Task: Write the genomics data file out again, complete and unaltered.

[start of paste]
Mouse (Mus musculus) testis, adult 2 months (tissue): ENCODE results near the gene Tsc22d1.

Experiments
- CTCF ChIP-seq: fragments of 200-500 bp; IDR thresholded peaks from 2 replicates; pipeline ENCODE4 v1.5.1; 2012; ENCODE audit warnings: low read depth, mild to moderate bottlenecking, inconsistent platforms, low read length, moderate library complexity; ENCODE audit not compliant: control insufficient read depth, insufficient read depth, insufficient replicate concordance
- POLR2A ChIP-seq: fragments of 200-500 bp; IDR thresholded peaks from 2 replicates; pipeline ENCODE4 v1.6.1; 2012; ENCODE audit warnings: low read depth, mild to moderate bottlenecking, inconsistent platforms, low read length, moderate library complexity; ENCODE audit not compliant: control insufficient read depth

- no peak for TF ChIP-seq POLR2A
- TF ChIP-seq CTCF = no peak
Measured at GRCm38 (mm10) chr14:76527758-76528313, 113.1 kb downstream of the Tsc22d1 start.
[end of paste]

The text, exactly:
Mouse (Mus musculus) testis, adult 2 months (tissue): ENCODE results near the gene Tsc22d1.

Experiments
- CTCF ChIP-seq: fragments of 200-500 bp; IDR thresholded peaks from 2 replicates; pipeline ENCODE4 v1.5.1; 2012; ENCODE audit warnings: low read depth, mild to moderate bottlenecking, inconsistent platforms, low read length, moderate library complexity; ENCODE audit not compliant: control insufficient read depth, insufficient read depth, insufficient replicate concordance
- POLR2A ChIP-seq: fragments of 200-500 bp; IDR thresholded peaks from 2 replicates; pipeline ENCODE4 v1.6.1; 2012; ENCODE audit warnings: low read depth, mild to moderate bottlenecking, inconsistent platforms, low read length, moderate library complexity; ENCODE audit not compliant: control insufficient read depth

- no peak for TF ChIP-seq POLR2A
- TF ChIP-seq CTCF = no peak
Measured at GRCm38 (mm10) chr14:76527758-76528313, 113.1 kb downstream of the Tsc22d1 start.